Fitbit One: turn your everyday life into a fun path to fitness

simple.b-dis-png.h47e3210a910010717f0d5ec74009f261I have had a Fitbit One Wireless Activity + Sleep Tracker for just over a week and absolutely love it. This a device that measures your activity, adds a competitive nature (with yourself and others), and is part of the craze of gadgets about the Quantified Self.

The general idea behind the Quantified Self is about gaining self knowledge through numbers, with the intent of self improvement.

The Fitbit One logs the number of steps taken, floors climbed, distance walked, calories burned, activity level and sleep patterns. This information is collected on a day by day basis and wirelessly transmitted by Bluetooth 4 via a PC/Mac or compatible device (such as the iPhone) to the Fitbit website where you can compete against others or just yourself. There are also virtual badges you can earn by achieving milestones, such as 10,000 steps in a day, climbing 25 floors in day etc.

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Functionality is also available via the website or mobile apps to log food consumed, water consumed, activities done, sleep and weight. Appropriate calories are calculated and used to inform you how well you are tracking towards your goals.

Key Advantages

  • One of the key advantages the Fitbit One has, in my view, is that it can be easily concealed in a pocket or attached in a non-conspicuous way. This was a consideration I had when comparing this device against the Jawbone UP and Nike+ FuelBand.
  • It is also a very simple device to use, tracks a reasonable amount of info and has only one button.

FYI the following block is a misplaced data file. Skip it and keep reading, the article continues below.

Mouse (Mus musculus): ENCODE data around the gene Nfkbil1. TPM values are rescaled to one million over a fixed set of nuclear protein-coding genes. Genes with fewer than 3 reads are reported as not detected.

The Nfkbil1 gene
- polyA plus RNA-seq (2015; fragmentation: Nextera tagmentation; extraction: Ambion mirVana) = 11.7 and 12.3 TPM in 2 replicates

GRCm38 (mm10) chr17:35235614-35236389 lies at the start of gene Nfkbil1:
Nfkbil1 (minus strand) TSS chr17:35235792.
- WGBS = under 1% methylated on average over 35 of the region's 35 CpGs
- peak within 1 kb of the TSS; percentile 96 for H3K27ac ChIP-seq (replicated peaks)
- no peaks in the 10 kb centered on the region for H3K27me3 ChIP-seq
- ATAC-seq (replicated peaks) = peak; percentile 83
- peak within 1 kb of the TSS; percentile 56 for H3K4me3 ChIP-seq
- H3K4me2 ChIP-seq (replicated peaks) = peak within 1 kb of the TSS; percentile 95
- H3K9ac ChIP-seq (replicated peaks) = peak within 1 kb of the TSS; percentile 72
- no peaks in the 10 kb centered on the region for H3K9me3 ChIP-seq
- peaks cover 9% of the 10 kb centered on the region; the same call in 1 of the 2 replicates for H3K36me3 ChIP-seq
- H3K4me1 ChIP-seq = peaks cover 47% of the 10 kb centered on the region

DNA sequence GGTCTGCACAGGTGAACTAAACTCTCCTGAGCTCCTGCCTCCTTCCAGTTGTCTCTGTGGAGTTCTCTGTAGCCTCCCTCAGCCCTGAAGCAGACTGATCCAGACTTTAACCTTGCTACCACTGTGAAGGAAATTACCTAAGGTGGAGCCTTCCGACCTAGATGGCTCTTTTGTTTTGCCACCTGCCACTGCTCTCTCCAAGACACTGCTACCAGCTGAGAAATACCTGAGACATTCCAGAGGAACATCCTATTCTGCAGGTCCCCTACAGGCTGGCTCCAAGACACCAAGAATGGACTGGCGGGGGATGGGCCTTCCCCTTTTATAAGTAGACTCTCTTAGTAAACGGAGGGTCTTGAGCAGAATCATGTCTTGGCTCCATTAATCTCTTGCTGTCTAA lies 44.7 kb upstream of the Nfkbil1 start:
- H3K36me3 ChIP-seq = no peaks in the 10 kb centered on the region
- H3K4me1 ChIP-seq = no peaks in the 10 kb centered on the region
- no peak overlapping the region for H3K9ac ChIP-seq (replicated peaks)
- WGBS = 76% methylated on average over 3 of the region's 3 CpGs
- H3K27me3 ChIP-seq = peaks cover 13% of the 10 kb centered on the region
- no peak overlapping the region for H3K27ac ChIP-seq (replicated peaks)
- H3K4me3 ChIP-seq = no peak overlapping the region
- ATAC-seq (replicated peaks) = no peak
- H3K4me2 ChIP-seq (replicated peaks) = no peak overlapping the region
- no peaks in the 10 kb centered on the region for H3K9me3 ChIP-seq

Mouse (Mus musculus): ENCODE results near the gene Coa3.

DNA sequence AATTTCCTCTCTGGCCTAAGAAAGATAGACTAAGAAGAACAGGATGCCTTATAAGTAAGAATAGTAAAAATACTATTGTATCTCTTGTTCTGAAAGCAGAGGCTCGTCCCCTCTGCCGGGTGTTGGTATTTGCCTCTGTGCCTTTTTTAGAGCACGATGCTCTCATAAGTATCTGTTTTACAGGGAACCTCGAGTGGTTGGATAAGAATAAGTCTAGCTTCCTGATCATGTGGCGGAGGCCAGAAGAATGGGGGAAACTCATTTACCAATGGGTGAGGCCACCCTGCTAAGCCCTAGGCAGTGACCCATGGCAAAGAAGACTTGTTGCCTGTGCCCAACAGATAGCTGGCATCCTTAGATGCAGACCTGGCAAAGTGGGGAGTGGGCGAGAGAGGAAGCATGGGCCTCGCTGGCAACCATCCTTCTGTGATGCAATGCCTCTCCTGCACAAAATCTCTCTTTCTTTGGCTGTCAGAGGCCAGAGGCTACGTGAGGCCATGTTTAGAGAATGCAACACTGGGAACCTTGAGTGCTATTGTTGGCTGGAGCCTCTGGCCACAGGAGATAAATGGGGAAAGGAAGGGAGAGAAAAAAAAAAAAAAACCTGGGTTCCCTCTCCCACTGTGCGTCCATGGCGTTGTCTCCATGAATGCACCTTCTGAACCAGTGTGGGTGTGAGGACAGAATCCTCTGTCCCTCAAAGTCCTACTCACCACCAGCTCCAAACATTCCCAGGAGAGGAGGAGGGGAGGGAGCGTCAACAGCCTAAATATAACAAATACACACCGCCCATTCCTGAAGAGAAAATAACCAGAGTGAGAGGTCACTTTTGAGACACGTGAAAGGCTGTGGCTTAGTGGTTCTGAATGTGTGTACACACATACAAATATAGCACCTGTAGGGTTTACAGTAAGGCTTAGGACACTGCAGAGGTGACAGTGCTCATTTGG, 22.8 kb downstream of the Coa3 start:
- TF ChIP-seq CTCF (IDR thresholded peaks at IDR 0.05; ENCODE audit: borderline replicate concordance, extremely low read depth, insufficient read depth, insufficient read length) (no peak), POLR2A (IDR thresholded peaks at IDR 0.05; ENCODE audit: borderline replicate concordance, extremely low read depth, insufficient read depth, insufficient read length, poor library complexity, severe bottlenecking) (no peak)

• Syncing of information to the Fitbit website happens transparently “over the air” once you have done a very simple PC/Mac installation. A USB dongle is supplied for enabling a PC/Mac to communicate with the Fitbit One via Bluetooth 4.
  • The gamification features, with virtual badges, competing with others and yourself provide a good additional drive to exercise.
  • An API is available for integration with. There is also an ecosystem of applications emerging, inc. integration with sites such as Runkeeper and Endomondo.
  • There is a silent alarm that will vibrate to wake you up.

key Shortcomings

  • Whilst there are apps for iPhones and Android, the Android devices don’t currently support synching. The main reason from reading the forums appears to be that the vast majority of Android devices do not have Bluetooth 4 support and anything lower than 4 would have too big a drain on the battery of the Fitbit device. Support is however apparently coming soon for some devices.
  • When tracking sleep, you need to explicitly hold down the button for two seconds to start the sleep event and hold it down again to turn it off. Whilst it does work it’s not great.
  • Whilst data is available to be extracted, doing this easily via the Fitbit site requires paying a Premium fee.
  • Setting the silent alarm to wake up cannot be done on the device itself and needs to be via the website or iPhone app.
  • To charge the device required using a special connector (which is provided). Charging is required every 5-7 days so you don’t want to misplace this. It also feels a bit strange to not be attached to the device while it’s charging.
  • Logging of food is a bit tedious, then again I’ve found this with all similar sites.
  • Since a USB dongle is typically required to support synchronisation of information, care must be taken not to lose this small dongle.
  • Whilst the Fitbit device can apparently take a bit of rain, it is not waterproof so you can’t wear it all the time.

Overall Synopsis

Whilst there are some shortcomings, compared to its competitors I think it is currently the best of the bunch and enjoy using it.

Disclosure: This article contains affiliate links for the Fitbit One product. By clicking through you are supporting Simon G’s Blog and I thank you. The article is completely non-biased.

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